Q&A with John Kao

1. Why this book? Why now?

The issue behind the many challenges we face – in such areas as education, health care, national security, access to opportunity – is our national capacity to innovate. And the decisions we make about reinvigorating that capacity will shape our future for decades to come.

To quote from Innovation Nation:

It is a crucial moment in time, an historic tipping point, perhaps. Just as we are beginning to slack off, others are stepping on the gas. And, at some point — sooner than we might think — the curves of our decline and the world’s ascent will cross. In tomorrow’s world, even more than today’s, innovation will be the engine of progress. So unless we move to rectify this dismal situation, the United States cannot hope to remain a leader. What’s at stake is nothing less than the future prosperity and security of our nation.

Understanding these issues is essential for anyone who wants to understand the future of America.

2. Why did you write this book and deliver this message?

As someone who has been identified with the subject of innovation for some twenty-five years, I am appalled at the denial, indifference and ignorance I see surrounding this important topic. To quote from Innovation Nation:

I see a crisis brewing, and it makes me angry. We should be doing better than we are. We have the talent, money, track record and infrastructure necessary for continued success. But we are rapidly becoming the fat, complacent Detroit of nations. We are losing a collective sense of purpose along with our fire, ambition, and determination to achieve.

It was my goal to create a roadmap for my fellow citizens, to generate a “common operating picture,” to bring innovation to innovation, to attack denial, to sound the alarm, and to provide practical suggestions and an agenda for moving forward.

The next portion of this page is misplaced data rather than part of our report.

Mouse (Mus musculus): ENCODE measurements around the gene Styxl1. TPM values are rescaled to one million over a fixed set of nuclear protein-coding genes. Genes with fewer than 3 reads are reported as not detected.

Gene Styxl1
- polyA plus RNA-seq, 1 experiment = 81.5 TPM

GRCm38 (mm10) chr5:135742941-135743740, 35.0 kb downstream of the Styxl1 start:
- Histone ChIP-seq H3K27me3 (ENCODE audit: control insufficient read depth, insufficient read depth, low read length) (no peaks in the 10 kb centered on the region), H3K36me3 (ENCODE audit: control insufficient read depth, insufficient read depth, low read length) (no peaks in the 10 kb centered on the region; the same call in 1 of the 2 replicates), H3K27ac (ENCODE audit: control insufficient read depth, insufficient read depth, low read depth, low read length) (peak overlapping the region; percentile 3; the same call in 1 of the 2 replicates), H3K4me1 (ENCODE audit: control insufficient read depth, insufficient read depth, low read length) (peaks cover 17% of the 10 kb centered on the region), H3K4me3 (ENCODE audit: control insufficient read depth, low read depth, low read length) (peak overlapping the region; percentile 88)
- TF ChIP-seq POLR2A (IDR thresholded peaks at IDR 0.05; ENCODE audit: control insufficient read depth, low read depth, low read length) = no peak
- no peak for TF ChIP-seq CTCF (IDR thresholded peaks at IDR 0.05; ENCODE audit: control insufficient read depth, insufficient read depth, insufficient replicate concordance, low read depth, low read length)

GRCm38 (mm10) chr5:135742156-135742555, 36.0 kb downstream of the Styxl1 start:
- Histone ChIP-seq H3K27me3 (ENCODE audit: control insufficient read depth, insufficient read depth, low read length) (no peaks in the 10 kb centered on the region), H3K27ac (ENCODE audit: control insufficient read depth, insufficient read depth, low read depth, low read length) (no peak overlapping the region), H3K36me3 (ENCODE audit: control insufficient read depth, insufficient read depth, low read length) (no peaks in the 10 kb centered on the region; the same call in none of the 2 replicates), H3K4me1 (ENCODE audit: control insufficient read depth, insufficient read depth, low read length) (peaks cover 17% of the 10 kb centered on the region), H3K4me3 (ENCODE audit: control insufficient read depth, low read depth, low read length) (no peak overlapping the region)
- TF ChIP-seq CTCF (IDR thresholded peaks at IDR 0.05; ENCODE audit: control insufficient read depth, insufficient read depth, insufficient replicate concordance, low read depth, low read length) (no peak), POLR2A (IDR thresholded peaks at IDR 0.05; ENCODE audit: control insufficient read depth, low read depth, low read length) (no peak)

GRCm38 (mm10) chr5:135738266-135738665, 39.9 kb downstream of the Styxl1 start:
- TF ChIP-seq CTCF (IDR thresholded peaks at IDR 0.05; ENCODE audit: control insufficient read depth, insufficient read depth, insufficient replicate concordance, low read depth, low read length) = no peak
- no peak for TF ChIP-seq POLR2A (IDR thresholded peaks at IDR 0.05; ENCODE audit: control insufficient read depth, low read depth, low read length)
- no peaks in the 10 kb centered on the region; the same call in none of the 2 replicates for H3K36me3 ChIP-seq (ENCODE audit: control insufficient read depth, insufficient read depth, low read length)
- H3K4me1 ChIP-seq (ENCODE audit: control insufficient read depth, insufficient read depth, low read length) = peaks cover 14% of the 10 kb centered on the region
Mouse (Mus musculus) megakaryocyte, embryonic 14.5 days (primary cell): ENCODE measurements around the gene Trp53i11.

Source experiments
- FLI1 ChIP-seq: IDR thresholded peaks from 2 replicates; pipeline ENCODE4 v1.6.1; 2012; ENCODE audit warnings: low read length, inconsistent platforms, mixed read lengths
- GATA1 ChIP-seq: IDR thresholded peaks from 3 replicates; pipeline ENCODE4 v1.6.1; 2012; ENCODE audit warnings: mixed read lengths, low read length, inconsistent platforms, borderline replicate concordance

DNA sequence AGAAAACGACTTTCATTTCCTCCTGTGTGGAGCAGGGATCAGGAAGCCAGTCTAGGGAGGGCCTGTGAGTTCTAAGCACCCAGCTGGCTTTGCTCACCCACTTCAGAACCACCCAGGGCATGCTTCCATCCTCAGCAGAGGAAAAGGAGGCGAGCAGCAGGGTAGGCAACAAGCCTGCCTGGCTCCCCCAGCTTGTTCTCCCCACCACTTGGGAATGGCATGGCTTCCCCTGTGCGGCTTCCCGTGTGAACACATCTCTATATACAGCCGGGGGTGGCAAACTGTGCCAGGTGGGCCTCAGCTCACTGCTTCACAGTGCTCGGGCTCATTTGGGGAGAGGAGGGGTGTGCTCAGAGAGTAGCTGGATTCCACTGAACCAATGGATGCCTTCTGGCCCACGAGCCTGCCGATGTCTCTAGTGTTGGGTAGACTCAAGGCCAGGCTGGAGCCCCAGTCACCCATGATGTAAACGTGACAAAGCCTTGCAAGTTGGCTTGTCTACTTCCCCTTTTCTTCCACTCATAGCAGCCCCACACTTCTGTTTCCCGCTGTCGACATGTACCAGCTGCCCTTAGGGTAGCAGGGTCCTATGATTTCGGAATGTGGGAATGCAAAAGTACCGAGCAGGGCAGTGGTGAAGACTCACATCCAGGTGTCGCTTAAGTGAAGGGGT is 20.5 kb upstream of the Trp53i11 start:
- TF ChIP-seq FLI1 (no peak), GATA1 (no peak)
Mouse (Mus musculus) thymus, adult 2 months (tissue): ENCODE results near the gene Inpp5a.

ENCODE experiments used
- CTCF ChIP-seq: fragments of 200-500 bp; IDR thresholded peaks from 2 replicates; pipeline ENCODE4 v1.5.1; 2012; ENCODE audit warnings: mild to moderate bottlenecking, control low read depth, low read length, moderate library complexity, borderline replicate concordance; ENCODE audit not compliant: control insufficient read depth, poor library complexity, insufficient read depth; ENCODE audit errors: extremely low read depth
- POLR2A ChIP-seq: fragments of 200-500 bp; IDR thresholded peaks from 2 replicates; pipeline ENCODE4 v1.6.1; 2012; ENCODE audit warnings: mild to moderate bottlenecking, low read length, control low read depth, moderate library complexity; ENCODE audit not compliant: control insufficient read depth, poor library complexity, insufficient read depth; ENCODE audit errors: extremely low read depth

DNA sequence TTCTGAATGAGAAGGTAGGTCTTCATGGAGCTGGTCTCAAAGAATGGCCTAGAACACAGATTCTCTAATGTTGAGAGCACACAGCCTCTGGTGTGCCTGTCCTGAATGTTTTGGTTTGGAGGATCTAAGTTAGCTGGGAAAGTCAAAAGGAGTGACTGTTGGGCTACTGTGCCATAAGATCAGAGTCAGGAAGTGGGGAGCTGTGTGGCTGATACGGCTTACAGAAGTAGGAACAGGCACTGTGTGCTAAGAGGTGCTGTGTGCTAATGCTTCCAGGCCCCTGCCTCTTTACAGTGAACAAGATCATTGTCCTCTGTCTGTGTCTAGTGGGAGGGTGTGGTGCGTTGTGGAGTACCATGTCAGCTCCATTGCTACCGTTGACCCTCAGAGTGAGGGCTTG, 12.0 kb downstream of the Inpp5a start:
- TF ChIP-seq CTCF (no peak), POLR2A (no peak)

3. What impact do you hope Innovation Nation to have?

I would like Innovation Nation to catalyze a national conversation about innovation. I hope that readers will gain a perspective on innovation – what it is and how it works at a national level – that will equip them to participate meaningfully and take action. In this, an election year, I hope that the book will influence policy makers, corporate leaders and other stakeholders to move beyond superficial hand-waving and head-nodding to a reasoned discussion of the issues that is both clear and actionable.

4. What stands in our way? What’s the biggest threat to our success?

There are three main threats to our innovation success. First, our base for innovation has eroded. Our education system is great for the top slice, but most Americans are receiving nothing like an adequate education, especially in science and math. Our physical infrastructure, needs a dramatic level of reinvestment. And our ability to regenerate our innovation base will depend on our ability to look at all the ingredients in a holistic manner.

Second, we need to engage more deeply with the rest of the world in effective networks of innovation. But our national image is at an all-time low and we seem to be closing more doors to talent from outside the U.S. than opening them. Finally, our innovation ethos clearly needs reinvigorating. As Americans, we need to answer the question of what innovation is for, and what place it holds in our national narrative.

There is a big upside in this. In my view, we have an opportunity to become the world’s first Innovation Nation, a country that mobilizes its national capacity for innovation in the service of world-changing goals that benefit all humanity.

5. What headlines confirm the symptoms of our innovation drain?

Some are obvious. The results of every international survey of primary and secondary education show that our students are not in the top rank globally. Each time the Pew Global Attitudes Survey comes out it seems our national prestige has been diminished. There is an increasing tendency of the foreign talented to return to their home countries
rather than settle in the US. Our terrible international image contradicts the values of freedom and access to
opportunity that for so long have drawn the “huddled masses” to our shores. Furthermore, when the OECD updates its statistics on broadband penetration, the U.S. slips further into the ranks of the also-rans. And dramatic new investment in